Syria executes 24 for igniting deadly bushfires

Twenty other people, including juveniles, were given prison sentences

Syria has executed 24 people after convicting them on terrorism charges for igniting last year’s devastating bushfires, leaving three people dead and burning thousands of hectares of forests, the Justice Ministry said on Thursday.

The publicised execution of a large group of people is rare in war-torn Syria, where a decade-long conflict has left hundreds of thousands dead and displaced half the country’s population, including five million refugees outside the country.

Bushfires broke out in several Middle Eastern countries in October 2020 amid a heatwave that was unusual for that time of the year, leaving Syria particularly hard hit.

Three people were killed in the blazes, which also burnt wide areas of forests, mostly in the government-controlled regions of Latakia and the central province of Homs.

President Bashar Al Assad’s home town of Qardaha in Latakia province was hard hit by the fires, which heavily damaged a building used as storage for the state-owned tobacco company, part of which collapsed.

Mr Al Assad made a rare visit to the region shortly after the fire was brought under control.

A statement issued by the Justice Ministry on Thursday said those executed a day earlier were “criminals who carried out terrorist attacks that led to deaths and damage to state infrastructure and public and private property through the use of flammable material".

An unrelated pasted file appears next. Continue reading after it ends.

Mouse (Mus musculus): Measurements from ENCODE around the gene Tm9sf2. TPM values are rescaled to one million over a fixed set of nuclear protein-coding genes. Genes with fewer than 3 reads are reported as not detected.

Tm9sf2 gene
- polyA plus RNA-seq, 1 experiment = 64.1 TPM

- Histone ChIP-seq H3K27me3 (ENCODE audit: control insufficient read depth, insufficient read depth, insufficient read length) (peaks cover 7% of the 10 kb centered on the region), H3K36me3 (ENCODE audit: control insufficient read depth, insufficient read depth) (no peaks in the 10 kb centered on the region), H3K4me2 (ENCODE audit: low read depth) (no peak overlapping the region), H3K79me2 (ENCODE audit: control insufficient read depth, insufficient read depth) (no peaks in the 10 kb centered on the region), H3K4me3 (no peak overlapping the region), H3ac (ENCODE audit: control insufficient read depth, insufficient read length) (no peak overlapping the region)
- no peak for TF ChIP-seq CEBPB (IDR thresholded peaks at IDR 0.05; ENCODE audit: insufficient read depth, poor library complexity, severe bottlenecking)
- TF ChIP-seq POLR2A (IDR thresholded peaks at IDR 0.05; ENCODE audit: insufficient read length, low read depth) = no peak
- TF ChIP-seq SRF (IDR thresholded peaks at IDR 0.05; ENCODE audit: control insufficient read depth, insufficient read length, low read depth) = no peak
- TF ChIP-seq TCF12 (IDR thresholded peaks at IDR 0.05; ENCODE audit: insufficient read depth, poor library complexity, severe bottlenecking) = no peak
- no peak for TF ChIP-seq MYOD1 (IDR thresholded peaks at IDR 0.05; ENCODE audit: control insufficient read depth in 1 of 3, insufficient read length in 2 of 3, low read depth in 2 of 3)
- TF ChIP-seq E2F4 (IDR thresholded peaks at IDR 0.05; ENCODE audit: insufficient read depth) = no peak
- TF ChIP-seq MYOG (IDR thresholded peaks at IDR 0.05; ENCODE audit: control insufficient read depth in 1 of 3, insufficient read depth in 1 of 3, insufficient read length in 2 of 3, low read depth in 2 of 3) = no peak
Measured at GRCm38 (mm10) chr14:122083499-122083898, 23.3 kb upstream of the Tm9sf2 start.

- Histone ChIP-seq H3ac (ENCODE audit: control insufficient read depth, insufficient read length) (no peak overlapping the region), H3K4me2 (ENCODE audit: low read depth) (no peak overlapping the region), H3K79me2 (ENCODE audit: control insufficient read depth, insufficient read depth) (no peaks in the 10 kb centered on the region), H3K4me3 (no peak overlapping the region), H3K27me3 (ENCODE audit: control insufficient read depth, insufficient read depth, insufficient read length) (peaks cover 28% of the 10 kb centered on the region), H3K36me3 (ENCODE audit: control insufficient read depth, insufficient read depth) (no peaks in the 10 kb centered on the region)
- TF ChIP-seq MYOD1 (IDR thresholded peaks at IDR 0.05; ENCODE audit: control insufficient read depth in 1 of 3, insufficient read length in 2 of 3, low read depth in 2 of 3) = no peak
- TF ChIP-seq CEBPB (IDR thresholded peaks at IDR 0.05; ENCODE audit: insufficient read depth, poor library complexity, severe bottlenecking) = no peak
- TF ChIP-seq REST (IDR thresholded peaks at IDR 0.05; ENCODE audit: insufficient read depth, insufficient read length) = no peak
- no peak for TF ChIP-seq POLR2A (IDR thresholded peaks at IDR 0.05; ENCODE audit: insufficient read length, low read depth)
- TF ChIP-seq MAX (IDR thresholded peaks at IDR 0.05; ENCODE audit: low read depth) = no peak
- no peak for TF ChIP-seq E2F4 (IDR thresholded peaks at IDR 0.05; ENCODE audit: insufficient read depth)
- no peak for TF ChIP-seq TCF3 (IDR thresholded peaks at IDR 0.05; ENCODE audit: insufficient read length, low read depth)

The ministry said 11 others were sentenced to life in prison in the same case.

Nine others, including five juveniles, received prison sentences. The prison sentences for the juveniles ranged between 10 to 12 years, the Justice Ministry said.

The statement did not provide further details on the circumstances of the executions or how they took place.

For civilians, the death penalty in Syria is usually carried out by hanging. Syrian laws allow for the death penalty for offences including terrorism, espionage, treason, arson and army desertion.

“Yesterday’s executions of 24 people demonstrates the Syrian government’s disregard for international law, especially right to life,” said Diana Semaan, researcher on Syria for Amnesty International.

She added that death sentences are often passed through secret trials or during court proceedings which lack basic safeguards, such as the right to a lawyer, and with confessions routinely extracted under torture or other ill treatment and duress.

In 2017, a report by Amnesty International said as many as 13,000 people were executed in secret mass hangings at the Saidnaya prison in Syria between September 2011 and December 2015 at the height of the Syrian civil war. It said the reported executions were authorised at the highest levels of the Syrian government.

The report said that between 20 and 50 people were hanged each week, sometimes twice a week, at the Saidnaya prison in what the organisation called a “calculated campaign of extrajudicial execution".

UN human rights experts have also reported the mass killing of detainees held by the government in official and makeshift detention centres that often take place out of sight.

Those executed on Wednesday were among dozens of people detained in late 2020 who confessed that they began planning to ignite fires starting in August last year, the ministry's statement said.

They started fires in September that affected 280 towns and villages and damaged 370 homes, the ministry added.

It said a total of 24,000 hectares of forests and plantation were burnt in the fires.

Updated: October 21st 2021, 11:08 PM
EDITOR'S PICKS
NEWSLETTERS